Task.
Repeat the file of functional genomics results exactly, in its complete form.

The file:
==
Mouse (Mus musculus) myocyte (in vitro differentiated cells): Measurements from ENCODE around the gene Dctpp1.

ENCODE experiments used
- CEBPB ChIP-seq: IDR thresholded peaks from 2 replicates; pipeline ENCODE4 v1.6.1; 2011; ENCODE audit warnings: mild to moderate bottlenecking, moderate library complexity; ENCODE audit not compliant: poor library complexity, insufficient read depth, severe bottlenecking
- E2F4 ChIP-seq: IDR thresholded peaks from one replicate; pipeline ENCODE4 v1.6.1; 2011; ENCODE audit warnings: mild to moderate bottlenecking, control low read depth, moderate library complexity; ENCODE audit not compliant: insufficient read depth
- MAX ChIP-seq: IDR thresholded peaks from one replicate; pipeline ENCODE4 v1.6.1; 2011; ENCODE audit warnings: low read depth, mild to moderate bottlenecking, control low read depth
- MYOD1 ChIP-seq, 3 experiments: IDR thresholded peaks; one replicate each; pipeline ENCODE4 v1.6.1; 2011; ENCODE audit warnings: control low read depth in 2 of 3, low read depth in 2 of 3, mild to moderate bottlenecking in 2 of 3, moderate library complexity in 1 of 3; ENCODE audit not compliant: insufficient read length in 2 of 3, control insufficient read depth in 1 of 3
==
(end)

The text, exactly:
Mouse (Mus musculus) myocyte (in vitro differentiated cells): Measurements from ENCODE around the gene Dctpp1.

ENCODE experiments used
- CEBPB ChIP-seq: IDR thresholded peaks from 2 replicates; pipeline ENCODE4 v1.6.1; 2011; ENCODE audit warnings: mild to moderate bottlenecking, moderate library complexity; ENCODE audit not compliant: poor library complexity, insufficient read depth, severe bottlenecking
- E2F4 ChIP-seq: IDR thresholded peaks from one replicate; pipeline ENCODE4 v1.6.1; 2011; ENCODE audit warnings: mild to moderate bottlenecking, control low read depth, moderate library complexity; ENCODE audit not compliant: insufficient read depth
- MAX ChIP-seq: IDR thresholded peaks from one replicate; pipeline ENCODE4 v1.6.1; 2011; ENCODE audit warnings: low read depth, mild to moderate bottlenecking, control low read depth
- MYOD1 ChIP-seq, 3 experiments: IDR thresholded peaks; one replicate each; pipeline ENCODE4 v1.6.1; 2011; ENCODE audit warnings: control low read depth in 2 of 3, low read depth in 2 of 3, mild to moderate bottlenecking in 2 of 3, moderate library complexity in 1 of 3; ENCODE audit not compliant: insufficient read length in 2 of 3, control insufficient read depth in 1 of 3